Posts tagged ‘Ameeta’

June 1, 2010

Samson (1964)

Needing to recover from the horror that was Hawas, I felt that a little bit of gentleman Dara Singh might go a long way towards soothing my ruffled feelings. Sadly, not much Dara is available with subtitles, but I figured the eye-candy inherent in a sword-and-sandals picture featuring also a young Feroz Khan, Ameeta and Mumtaz would doubtless be enough. And it is! Truly I have no idea what actually goes on in this film. The plot details escape me, but I can tell you that in true Dara Singh fashion, Samson is not only a strong-man Biblical type wearing a skirt and gladiator sandals, but also a Tarzan friend-of-elephants type, and he and Mumtaz share the best romantic chemistry I’ve seen yet in a Dara epic.

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December 14, 2009

Hum Sab Ustad Hain (1965)

Sometimes all I really need is Dara Singh and one gorgeous song after another. This film has that in spades, plus the lovely Ameeta and Bela Bose, and Kishore Kumar, and Sheikh Mukhtar, and King Kong (the wrestler, not the giant simian). What it doesn’t have is a coherent story or any sense of identity: is it a comedy? a spy caper? a wrestling film? a lost-and-found family drama? The answer, of course, is YES! to all of the above. This is not necessarily a bad thing, especially given Dara Singh’s target audience (an audience in which I firmly belong).

My main complaint is the comedy element, which quickly becomes tiresome. It is inserted awkwardly into what should have been dramatic or suspenseful moments, and goes on way too long in other places. No doubt this is the fault of director (and comedian) Maruti, but Kishore’s presence doesn’t help either. I love Kishore, but I prefer him a bit less manic than he is here. Maruti is credited with the “scenario” too, but no screenplay is mentioned and I am pretty sure there wasn’t one. The whole thing has a very seat-of-the-pants feel to it (some less charitable than I might even call it uncontrolled chaos).

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March 4, 2009

Mere Mehboob (1963)

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This is one of the most romantic films I’ve ever seen, with absolutely sublime music by Naushad. It’s a Muslim social drama set in Lucknow, with all the attendant grace and beauty you would expect. Elaborate sets and costumes are de rigueur! Love blooms for Sadhana and Rajendra Kumar, and there is also a lovely romance between the so handsome Ashok Kumar and pretty Nimmi. Obstacles and misunderstandings abound, seasoned with (mostly) funny-man Johnny Walker’s antics, and made compelling by the people and relationships you can’t help but root for—this is my favorite kind of movie. Even the fairly poor condition of the color print only adds to the old-fashioned and elegant ambiance of it all.

Almost-graduate Anwar Hussain (Rajendra Kumar) has seen a girl’s eyes through her burkha, and fallen hard for them. When he despairs of finding her before school ends, his best friend Ghayal (Johnny Walker) encourages him to write a poem for her for the shair competition that Anwar has won every year. He does so, and performs the lovely, haunting “Mere Mehboob Tujhe”—instantly winning the adoration of the girl he seeks, Husna (Sadhana).

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She attempts to meet him afterwards, but is scared off by other students crowding around to congratulate him. Poor Anwar has no other opportunity to meet her before he boards a train home to Lucknow with Ghayal. Unbeknownst to him she is in the ladies compartment of the same train and her brother the Nawab (Ashok Kumar) ends up in the same carriage as Anwar and Ghayal—who knows him, and introduces him to Anwar.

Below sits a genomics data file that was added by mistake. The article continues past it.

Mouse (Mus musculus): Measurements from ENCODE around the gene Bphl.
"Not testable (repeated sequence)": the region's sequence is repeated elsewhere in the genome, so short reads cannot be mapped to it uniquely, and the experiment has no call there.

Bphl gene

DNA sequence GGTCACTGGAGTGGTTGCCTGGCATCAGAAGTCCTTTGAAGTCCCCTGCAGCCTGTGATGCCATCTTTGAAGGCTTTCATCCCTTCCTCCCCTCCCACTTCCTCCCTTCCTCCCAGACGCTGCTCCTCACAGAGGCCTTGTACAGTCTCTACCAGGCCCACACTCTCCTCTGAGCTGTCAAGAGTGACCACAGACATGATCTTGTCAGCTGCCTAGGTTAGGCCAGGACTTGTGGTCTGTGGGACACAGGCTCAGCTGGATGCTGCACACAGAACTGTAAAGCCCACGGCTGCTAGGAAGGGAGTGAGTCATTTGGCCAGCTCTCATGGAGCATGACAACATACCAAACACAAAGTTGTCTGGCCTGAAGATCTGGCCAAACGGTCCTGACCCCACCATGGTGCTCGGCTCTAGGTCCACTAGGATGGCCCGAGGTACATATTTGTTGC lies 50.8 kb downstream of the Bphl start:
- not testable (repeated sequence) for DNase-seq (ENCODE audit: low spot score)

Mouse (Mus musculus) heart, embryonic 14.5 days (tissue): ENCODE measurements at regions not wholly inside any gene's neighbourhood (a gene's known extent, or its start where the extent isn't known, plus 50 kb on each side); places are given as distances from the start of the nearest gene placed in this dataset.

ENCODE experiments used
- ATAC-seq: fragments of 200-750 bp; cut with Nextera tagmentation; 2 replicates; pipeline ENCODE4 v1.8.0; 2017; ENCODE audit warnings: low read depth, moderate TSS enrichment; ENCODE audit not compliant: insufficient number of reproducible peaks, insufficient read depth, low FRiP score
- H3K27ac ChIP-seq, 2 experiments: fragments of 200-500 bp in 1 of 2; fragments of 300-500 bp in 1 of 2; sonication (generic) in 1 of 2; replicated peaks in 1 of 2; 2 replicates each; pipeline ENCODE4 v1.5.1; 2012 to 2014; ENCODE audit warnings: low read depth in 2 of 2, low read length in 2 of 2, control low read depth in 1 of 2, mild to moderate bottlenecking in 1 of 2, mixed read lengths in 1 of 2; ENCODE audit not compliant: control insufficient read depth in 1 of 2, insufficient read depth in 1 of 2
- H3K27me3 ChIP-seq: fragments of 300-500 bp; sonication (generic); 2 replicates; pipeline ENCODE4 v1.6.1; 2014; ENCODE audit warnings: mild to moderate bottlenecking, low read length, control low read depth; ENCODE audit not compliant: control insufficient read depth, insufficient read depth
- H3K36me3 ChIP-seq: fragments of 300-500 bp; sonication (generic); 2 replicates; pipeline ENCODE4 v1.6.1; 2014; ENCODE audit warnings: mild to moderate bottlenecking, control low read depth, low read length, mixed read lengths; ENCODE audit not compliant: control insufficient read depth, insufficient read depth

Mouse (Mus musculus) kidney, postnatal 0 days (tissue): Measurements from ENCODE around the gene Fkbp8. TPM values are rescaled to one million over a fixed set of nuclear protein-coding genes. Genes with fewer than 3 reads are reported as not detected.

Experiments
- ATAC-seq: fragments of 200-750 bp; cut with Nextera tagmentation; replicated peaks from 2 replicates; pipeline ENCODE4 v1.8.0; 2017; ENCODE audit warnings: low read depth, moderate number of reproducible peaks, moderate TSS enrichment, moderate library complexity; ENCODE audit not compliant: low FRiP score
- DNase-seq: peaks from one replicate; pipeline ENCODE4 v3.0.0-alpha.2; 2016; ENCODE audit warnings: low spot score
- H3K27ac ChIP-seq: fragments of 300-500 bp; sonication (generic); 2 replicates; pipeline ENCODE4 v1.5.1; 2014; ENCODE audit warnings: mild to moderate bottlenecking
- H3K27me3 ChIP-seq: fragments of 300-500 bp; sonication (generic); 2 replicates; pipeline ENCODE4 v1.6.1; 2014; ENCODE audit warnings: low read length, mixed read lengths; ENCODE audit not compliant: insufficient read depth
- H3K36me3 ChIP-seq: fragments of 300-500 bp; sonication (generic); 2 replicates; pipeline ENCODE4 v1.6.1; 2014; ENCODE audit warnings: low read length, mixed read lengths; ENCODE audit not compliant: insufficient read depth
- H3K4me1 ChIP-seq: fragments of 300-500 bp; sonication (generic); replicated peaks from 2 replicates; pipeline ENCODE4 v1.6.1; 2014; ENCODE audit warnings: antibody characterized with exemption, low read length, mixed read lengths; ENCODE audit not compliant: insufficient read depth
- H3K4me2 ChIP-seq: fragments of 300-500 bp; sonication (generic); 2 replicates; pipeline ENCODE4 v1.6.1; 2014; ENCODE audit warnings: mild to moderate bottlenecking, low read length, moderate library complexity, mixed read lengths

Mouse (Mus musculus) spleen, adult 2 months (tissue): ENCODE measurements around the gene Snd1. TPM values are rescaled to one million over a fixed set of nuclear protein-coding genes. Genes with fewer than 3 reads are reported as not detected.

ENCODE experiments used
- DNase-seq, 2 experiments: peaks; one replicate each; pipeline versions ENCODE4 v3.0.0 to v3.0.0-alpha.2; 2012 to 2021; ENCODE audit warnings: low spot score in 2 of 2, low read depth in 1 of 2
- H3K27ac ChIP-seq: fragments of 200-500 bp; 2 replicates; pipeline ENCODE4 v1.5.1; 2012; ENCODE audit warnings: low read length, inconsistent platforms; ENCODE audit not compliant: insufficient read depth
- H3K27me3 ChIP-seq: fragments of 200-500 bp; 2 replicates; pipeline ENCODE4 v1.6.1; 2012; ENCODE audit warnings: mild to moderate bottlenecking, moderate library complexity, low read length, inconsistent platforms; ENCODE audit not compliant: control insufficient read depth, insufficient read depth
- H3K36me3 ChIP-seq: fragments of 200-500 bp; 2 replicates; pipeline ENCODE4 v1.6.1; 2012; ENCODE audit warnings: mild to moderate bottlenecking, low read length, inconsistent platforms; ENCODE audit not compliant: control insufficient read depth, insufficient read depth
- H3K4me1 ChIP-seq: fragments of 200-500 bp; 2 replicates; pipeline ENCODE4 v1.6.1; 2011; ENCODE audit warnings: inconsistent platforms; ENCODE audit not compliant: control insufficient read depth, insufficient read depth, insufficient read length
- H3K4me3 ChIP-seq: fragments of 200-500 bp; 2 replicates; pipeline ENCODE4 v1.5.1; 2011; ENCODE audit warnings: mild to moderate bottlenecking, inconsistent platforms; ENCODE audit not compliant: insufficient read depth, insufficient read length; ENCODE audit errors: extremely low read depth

Ghayal is the son of the richest man in Lucknow, a moneylender. He wants Binda (Ghayal’s real name) to join the family business but Ghayal prefers to dabble in poetry. On one of his first days home, he is riding his bike in the time-honored “Look Ma! No hands!” tradition when he loses his balance and crashes into the girl who becomes the object of his affections.

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This and the ongoing arguments with his father at home make up the Comic Side Plot, and that’s all I’m going to say on the subject. Johnny Walker is one of my favorite comedians, and he makes me laugh during this film; thus, I find it easy to forgive the CSP interruptions and the fact that Praveen Paul and Sunder (who play his parents) don’t look any older than he does, and nor does Johnny himself look even close to the same age as Rajendra Kumar and Sadhana.

So on with the main plot: Anwar’s education and support has been provided by his older sister Najma (Nimmi). When the two of them were orphaned at an early age, greedy relatives mistreated them and stole their inheritance. To survive, Najma took Anwar away and started working as a dancer in the theater. They are extremely close, and I love their bhai-bahen relationship.

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Najma’s dancing is not respectable work, and in fact she doesn’t want anyone to know that she is Anwar’s sister for fear of tainting his reputation and prospects. For his part, Anwar longs to acknowledge her, dancer or not, and now that his education is complete he wants her to give up the profession that she so dislikes and which so shames her. He can’t bear to see her on stage, although I think she’s lovely!

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Someone else who finds her lovely is the Nawab: he is in love with her and as her official “protector” has saved her from the advances of other men, but he won’t marry her because he feels an obligation to maintain his old and respected family’s name.